As panhandling concerns continue to be a topic for officials and residents alike, Bristol for one is taking steps to curb the activity.
Bristol City Hall has placed “Say NO to Panhandling, there’s a better way to give” signs at strategic places throughout the city as a means of encouraging residents and visitors to give to nonprofit organizations focused on helping those in need as opposed to handing money out to those who ask.
The signs encourage others to visit the Bristol All Heart webpage for information about agencies and nonprofits supporting individuals in need or to dial 211 for similar information.
Many on various social media pages claim they often see panhandlers change clothes in a parking lot or organize shifts for money gathering activities. Individuals asking for money can be picked up by police should they not leave private property when asked or if aggression is shown in the course of asking for money.
“The organizations that work with people in need are typically nonprofits so they do their very best to provide staples like food, clothing and other basic needs and help pave the way for people to have access to phones and computers. Those organizations often rely on donations in order to pave the way for people to go ahead and have a hand up,” said St. Vincent DePaul Mission of Bristol Executive Director Christine Thebarge. “As far as panhandling goes, if a person hands $5 to panhandlers, that’s five dollars for whatever they will spend it on. It can also go to providing several meals to several people who are in need. It comes down to an individual’s choice. However, the most good comes from being able to give it to organizations that can maximize the benefit of the dollar.”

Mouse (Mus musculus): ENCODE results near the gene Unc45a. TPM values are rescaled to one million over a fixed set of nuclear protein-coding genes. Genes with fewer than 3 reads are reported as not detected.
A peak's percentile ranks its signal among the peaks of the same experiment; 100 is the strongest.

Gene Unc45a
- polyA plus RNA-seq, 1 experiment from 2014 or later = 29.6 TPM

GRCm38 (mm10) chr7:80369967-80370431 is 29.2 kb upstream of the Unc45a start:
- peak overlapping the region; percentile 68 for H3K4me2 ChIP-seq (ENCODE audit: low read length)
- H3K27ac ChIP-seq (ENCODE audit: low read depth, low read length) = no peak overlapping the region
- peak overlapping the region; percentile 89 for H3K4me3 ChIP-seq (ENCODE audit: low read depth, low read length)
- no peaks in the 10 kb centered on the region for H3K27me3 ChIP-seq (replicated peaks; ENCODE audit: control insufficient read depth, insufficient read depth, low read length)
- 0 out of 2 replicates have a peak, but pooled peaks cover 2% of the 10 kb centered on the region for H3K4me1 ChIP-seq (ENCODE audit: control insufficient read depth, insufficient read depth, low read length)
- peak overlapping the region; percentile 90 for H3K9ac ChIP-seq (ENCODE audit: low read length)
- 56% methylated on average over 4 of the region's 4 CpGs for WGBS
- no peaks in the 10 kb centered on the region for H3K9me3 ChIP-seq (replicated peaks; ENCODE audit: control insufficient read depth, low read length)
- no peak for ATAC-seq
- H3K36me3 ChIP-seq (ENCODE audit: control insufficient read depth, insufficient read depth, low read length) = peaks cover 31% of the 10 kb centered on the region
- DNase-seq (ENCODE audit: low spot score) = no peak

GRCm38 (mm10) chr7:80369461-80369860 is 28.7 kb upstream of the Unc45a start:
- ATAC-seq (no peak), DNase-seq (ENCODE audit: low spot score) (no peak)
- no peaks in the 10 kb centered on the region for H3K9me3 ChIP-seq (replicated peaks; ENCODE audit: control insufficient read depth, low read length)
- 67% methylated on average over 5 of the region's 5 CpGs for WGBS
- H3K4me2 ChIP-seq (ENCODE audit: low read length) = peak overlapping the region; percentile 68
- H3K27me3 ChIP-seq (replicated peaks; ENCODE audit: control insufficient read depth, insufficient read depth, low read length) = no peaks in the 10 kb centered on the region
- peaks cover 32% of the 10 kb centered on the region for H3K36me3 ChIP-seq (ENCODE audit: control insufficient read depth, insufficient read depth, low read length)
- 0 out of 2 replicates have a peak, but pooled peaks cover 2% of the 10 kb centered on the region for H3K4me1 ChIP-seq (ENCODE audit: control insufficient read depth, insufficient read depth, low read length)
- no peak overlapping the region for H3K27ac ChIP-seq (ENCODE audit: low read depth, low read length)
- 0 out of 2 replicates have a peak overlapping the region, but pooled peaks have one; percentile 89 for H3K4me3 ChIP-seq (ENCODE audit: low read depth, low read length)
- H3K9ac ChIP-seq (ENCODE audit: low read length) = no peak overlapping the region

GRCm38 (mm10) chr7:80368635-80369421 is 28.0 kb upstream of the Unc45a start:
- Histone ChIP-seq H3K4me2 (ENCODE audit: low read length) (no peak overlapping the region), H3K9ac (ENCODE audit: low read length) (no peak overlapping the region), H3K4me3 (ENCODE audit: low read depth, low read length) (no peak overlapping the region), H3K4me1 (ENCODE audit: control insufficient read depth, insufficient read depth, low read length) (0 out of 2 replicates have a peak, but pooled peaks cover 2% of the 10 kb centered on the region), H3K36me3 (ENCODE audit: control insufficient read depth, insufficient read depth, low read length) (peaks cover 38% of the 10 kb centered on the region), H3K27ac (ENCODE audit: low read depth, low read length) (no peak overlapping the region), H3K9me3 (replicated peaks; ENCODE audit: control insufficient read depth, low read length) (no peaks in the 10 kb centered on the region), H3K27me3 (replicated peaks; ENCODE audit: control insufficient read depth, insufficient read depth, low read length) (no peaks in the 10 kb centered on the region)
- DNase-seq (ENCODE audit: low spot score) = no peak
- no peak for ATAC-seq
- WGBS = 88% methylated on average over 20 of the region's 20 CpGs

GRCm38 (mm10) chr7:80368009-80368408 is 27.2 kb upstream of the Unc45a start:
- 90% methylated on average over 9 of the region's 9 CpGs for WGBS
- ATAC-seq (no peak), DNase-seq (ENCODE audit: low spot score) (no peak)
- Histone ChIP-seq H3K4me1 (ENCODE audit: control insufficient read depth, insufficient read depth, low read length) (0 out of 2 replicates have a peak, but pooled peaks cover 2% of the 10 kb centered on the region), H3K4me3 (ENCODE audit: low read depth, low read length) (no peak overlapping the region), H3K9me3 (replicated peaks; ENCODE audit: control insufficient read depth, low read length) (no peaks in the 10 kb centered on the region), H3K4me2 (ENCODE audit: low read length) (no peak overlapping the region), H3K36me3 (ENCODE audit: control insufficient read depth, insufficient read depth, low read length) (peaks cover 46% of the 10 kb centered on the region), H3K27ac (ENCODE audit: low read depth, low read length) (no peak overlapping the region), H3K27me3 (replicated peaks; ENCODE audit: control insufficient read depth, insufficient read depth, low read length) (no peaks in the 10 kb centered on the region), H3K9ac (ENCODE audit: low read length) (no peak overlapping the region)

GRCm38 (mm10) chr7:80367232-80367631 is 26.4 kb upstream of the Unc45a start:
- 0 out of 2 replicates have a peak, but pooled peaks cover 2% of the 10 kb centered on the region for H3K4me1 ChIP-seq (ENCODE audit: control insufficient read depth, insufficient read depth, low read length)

One individual utilizing the services of the mission and a former panhandler voiced a different view.
“I don’t like the idea of (the signs),” Jim Emonds said. “It puts homeless people in the same category. We’re trying to get built up here (at St. Vincent DePaul Mission) and getting vouchers for apartments and all that, so we’re getting built up. But that tears some of the pieces down because (some people) are looking at us like we’re panhandling every day or something.”
He said he felt at times people might look at someone as just a panhandler looking for money and not as someone who needs help to better their lives.
“They don’t say they’re homeless people that need help. They say ‘look at them, what they're doing out there?’ Instead of helping the people out there, to stop panhandling in the city, help the people that are panhandling,” he said.
In his opinion, those who want to help should consider giving to panhandlers as well as nonprofit organizations seeking to help individuals struggling with homelessness.
Emonds shared he had panhandled previously in West Hartford and other areas for a year before coming to the Mission. He had spent some time in a jail for an unsaid circumstance before taking steps to improve his life.
When panhandling, Emonds said he had sought around $25 a day as a limit to provide for his needs, but he had known others who had sought hundreds of dollars to potentially spend on illicit substances.